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Bridgwater Bridge

Also known as, or recorded in historical documents as;

In the civil parish of Bridgwater.
In the historic county of Somerset.
Modern Authority of Somerset.
1974 county of Somerset.
Medieval County of Somerset.

OS Map Grid Reference: ST30043710
Latitude 51.12897° Longitude -3.00134°

Bridgwater Bridge has been described as a probable Fortified Bridge.

There are no visible remains.


Though there may have been an earlier bridge, the Town Bridge (SMR 12392), known as the Great Bridge by 1286, was built after 1200 at the behest of William Brewer, and may have lain slightly to the north of the present bridge (Anon, 1973). It was probably stone built. There was a bridge maintenance fund in the town in the 14th century, and extensive work was undertaken on it at the end of that century (Dunning & Siraut, 1992): it may have been entirely rebuilt, with the resulting three-arched bridge being the one which appears in engravings. The medieval bridges had houses on them, but these were removed by the end of the 18th century. The bridge was damaged several times in the medieval and post-medieval by the passage of military convoys and it was again repaired in 1532 and 1678. The Town Bridge was partially demolished in 1795 to make way for the cast-iron Coalbrookdale Bridge, but the piers remained. The iron bridge was itself replaced in 1883 by the heavy-duty cast-iron bridge still in use today. This modern bridge may lie slightly to the south of the original bridge line (Dunning & Siraut, 1992). (Gathercole 2001)

The first element of Bridgwater, commonly thought to refer to a bridge built by the Domesday lord Walter of Douai, is more likely to be derived either from the Old Norse bryggja, meaning a quay or jetty, or from the Old English brycg, a gang plank between ship and shore. The grant of pontage to William Brewer in 1200 indicates that a bridge either already existed or was planned. Brewer was later remembered as the builder of the bridge. In the later 13th century there was apparently a common fund to maintain the bridge, known by 1286 as the great bridge. Sir John Trivet gave 300 marks to rebuild the bridge in the 1390s, and work on it was in progress in 1399-1400. There were houses on both the old and the new bridge. In the 1480s tides and military vehicles damaged the bridge, which was repaired in 1532 and 1678. It was of stone, with three arches and cutwaters. By the end of the 18th century all the houses on it had been removed It proved difficult to demolish and its piers were still standing when the new bridge was constructed (VCH).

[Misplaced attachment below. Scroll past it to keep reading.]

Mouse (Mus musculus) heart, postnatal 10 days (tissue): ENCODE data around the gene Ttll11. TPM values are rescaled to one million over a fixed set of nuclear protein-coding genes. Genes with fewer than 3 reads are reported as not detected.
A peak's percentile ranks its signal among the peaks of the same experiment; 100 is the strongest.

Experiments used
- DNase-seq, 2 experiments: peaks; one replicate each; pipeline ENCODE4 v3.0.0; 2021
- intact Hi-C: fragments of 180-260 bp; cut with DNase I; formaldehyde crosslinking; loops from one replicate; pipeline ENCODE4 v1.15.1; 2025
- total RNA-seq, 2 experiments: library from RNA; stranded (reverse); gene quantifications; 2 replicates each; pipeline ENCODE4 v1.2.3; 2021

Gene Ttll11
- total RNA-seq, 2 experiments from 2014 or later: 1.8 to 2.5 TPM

Charter granted by King Henry VII, 1486: "Furthermore we have granted that the said Mayor Bayliffs and Burgesses {of Bridgwater} and their Successors shall forever have and Receive for every Plough or Cart drawen or passing with Merchandizes or Gross wood over the Bridge of the Town or Burrough aforesaid One penny And the Money thereby arising to be applyed for and about the amending and fortefying the Bridge there from time to time and that it shall be Lawfull to them the said Mayor Bayliffs and Burgesses and their Successors to Cleanse Secure and amend the Banks and Walls of the Water within the Town or Burrough aforesaid Liberties and precincts thereof and the Rocks and Stones lying and being in the Bottom of the same water to draw from thence as often as it shall be necessary for the safe bringing and lying of Ships and other Vessells there and the same Stones to have and retain for the amending and repairing of the Bridge aforesaid and for paving the said Town or Burrough without any let molestation hindrance or Impediment of us our Heirs or Successors or of any other our Ministers whatsoever..." (Charters, Minutes etc., Record Keeping; (early C19) Available at Archives and Records at Somerset Heritage Centre. Reference: D/B/bw/2418). (Somerset HER)

The original bridge, according to William Worcestre had three arches and was 122ft long with a chapel on it. Surviving drawings indicate it was hump-backed but with no building present. In 1795 it was replaced by a single span iron bridge made at Coalbrookdale which was also replaced in 1883. (PastScape ref. Aston and Leech 1977)

The ryver of Ivel there joynith with the salt creeke, and arme of the se rennith crosse thorough this strete from south to north; and to passe over this arme there is a right auncient stronge and high bridge of stone of 3. arches begon of William Bruer, the first lord of that towne, yn King Richard the first and King John's dayes. (Leland)

The arms of the town show a 'castle' with three towers standing on a bridge; this probably does represent the castle rather than a lost gatehouse on the bridge. The evidence for the bridge being fortified are the suggestion the medieval had houses on it and these may have included a gatehouse.
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This record last updated 26/07/2017 09:21:52

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